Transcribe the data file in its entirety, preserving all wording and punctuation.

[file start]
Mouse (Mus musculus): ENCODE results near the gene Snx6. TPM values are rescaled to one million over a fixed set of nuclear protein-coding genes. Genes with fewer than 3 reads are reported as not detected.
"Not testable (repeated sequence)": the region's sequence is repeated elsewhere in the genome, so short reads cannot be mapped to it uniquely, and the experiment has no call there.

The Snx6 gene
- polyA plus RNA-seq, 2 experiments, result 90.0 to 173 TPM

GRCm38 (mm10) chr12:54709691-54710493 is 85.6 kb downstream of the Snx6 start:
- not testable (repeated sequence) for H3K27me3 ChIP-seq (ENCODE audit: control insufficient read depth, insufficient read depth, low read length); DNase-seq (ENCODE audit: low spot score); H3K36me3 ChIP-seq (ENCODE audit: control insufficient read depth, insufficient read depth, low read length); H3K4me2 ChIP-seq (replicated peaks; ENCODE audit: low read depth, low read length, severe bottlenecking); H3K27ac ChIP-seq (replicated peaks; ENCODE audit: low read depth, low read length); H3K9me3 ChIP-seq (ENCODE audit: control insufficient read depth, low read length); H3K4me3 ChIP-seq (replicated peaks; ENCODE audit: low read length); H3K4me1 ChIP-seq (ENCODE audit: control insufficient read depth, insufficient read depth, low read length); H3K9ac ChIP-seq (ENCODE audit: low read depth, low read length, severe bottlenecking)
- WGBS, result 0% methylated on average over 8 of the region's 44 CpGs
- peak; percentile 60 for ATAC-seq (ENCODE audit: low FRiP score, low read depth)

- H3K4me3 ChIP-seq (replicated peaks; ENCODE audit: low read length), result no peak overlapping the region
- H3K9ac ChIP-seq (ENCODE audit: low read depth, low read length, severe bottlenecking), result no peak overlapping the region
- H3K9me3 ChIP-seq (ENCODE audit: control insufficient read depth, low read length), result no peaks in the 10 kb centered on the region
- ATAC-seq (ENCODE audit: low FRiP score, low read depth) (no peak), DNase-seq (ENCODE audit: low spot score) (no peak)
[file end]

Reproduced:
Mouse (Mus musculus): ENCODE results near the gene Snx6. TPM values are rescaled to one million over a fixed set of nuclear protein-coding genes. Genes with fewer than 3 reads are reported as not detected.
"Not testable (repeated sequence)": the region's sequence is repeated elsewhere in the genome, so short reads cannot be mapped to it uniquely, and the experiment has no call there.

The Snx6 gene
- polyA plus RNA-seq, 2 experiments, result 90.0 to 173 TPM

GRCm38 (mm10) chr12:54709691-54710493 is 85.6 kb downstream of the Snx6 start:
- not testable (repeated sequence) for H3K27me3 ChIP-seq (ENCODE audit: control insufficient read depth, insufficient read depth, low read length); DNase-seq (ENCODE audit: low spot score); H3K36me3 ChIP-seq (ENCODE audit: control insufficient read depth, insufficient read depth, low read length); H3K4me2 ChIP-seq (replicated peaks; ENCODE audit: low read depth, low read length, severe bottlenecking); H3K27ac ChIP-seq (replicated peaks; ENCODE audit: low read depth, low read length); H3K9me3 ChIP-seq (ENCODE audit: control insufficient read depth, low read length); H3K4me3 ChIP-seq (replicated peaks; ENCODE audit: low read length); H3K4me1 ChIP-seq (ENCODE audit: control insufficient read depth, insufficient read depth, low read length); H3K9ac ChIP-seq (ENCODE audit: low read depth, low read length, severe bottlenecking)
- WGBS, result 0% methylated on average over 8 of the region's 44 CpGs
- peak; percentile 60 for ATAC-seq (ENCODE audit: low FRiP score, low read depth)

- H3K4me3 ChIP-seq (replicated peaks; ENCODE audit: low read length), result no peak overlapping the region
- H3K9ac ChIP-seq (ENCODE audit: low read depth, low read length, severe bottlenecking), result no peak overlapping the region
- H3K9me3 ChIP-seq (ENCODE audit: control insufficient read depth, low read length), result no peaks in the 10 kb centered on the region
- ATAC-seq (ENCODE audit: low FRiP score, low read depth) (no peak), DNase-seq (ENCODE audit: low spot score) (no peak)